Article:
14

Strategic Plan 2011– 2016

Student Service Learning:
Assessment of Service and Civic Engagement (ASCE) the assessment of Service and civic engagement is an institutional assessment tool administered nationally by Siena research institute.

Siena college aSce Five-Year Benchmarks Based on Fall 2009 assessment

Percent of the Possible Score Benchmarks 1. institutional POP will increase from 14 (low Zone) to at least 30 (Moderate Zone) 2. POP scores in each issue area will increase by at least 25% 3. POP scores for at least six issue areas will be at or above the Moderate Zone.

Frequency Benchmarks 1. % of Students reporting more than 11 hours of service per month will increase from 24% to 35% 2. % of Students reporting 0-5 hours of service per month will decrease from 40% to 27% 3. % of Students reporting participation in service as part of their Siena experience will increase from 49% to 60% 4. % of Students reporting leadership level engagement in service will increase from 17% to 20% 5. % of Students reporting participation in service as part of an academic course will increase from 16% to 30% 6. the average Siena student volunteer will report at least 15% of the service they have done while at Siena was as part of a course (up from 9%)

15

Strategic Plan 2011– 2016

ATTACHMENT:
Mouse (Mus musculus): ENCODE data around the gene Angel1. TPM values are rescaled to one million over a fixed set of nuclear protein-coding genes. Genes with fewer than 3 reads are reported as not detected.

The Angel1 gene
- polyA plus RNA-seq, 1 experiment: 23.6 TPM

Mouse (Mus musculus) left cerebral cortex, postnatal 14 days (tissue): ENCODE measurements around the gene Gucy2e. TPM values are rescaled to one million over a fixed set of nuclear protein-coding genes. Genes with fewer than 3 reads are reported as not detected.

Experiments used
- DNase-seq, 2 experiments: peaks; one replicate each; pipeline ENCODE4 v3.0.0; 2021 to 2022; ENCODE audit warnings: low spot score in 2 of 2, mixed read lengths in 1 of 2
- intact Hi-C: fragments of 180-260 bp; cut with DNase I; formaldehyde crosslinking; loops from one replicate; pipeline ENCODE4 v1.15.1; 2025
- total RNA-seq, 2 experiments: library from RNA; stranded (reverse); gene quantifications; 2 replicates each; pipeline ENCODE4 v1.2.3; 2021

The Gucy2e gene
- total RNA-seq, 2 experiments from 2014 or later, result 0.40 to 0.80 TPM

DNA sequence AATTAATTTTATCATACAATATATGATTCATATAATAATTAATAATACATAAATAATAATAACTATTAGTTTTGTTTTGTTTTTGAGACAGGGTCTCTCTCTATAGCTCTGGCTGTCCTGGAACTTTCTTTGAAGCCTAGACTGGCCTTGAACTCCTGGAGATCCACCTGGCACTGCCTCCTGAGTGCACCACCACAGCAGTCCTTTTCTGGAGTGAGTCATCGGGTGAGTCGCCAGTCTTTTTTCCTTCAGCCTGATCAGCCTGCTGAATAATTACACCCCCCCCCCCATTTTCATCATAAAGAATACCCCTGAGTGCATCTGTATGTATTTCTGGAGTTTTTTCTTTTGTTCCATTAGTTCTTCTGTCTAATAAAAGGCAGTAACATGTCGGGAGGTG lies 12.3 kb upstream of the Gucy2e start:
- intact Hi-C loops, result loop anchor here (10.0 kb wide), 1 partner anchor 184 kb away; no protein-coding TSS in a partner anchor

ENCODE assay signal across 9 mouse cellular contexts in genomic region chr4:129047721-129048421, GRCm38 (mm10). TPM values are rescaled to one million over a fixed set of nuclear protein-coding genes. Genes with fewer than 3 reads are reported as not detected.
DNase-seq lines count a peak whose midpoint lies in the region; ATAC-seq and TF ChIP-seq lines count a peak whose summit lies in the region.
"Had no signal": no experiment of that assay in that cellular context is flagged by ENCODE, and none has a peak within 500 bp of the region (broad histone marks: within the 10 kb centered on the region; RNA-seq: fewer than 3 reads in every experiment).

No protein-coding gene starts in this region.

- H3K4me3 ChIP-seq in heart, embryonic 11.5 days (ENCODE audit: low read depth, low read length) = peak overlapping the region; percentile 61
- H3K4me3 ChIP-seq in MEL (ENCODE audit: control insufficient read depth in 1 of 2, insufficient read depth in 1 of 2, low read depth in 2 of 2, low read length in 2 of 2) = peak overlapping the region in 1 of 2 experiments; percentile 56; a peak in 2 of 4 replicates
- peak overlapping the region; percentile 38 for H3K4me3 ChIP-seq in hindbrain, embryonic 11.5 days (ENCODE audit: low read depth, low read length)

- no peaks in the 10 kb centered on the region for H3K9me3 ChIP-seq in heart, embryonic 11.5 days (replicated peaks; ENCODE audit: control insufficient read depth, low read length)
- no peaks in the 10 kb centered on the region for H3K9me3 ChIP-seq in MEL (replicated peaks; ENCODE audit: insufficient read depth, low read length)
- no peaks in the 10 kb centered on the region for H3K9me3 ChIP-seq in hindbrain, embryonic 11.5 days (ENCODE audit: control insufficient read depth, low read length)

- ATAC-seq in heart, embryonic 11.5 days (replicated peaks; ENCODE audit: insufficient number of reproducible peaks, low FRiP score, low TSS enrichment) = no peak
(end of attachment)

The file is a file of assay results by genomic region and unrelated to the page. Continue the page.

Percent of the Possible (POP) Based upon the Percent of the Possible service at an institution, POP Scores are a quick and easily understood reference point for levels of service. a high performing school scores between 40 and 60, a moderate performing school performs between 20 and 40. the measure includes self-reported indicators of service participation, frequency, and depth. three questions form the basis of the POP measure: 1) Do you participate in service addressing issue X? a. Yes (1) b. no (0) 2) How often would you say you did that type of service? a. Once a year (1) b. Several times a year – once a month (2) c. Several times a month (3) d. Weekly or more (4) 3) Which best describes your level of involvement? a. i would participate at an event or short term drive. Usually it was one-shot type involvement. (1) b. i was involved on a regular basis for a period of time. One example would be a regular commitment to be there once a week for an entire semester, or another would be to participate on a service trip for most of each day for a period of time. (2) c. i was deeply involved in a project or cause and dedicated to it. rather than thinking of my service as a chore or time commitment, i was drawn to serve by the issue or problem and worked towards its resolution. (3) an individual’s responses are multiplied to create area level individual scores ranging from 0–12. these totals are summed across the institution and divided by the maximum score.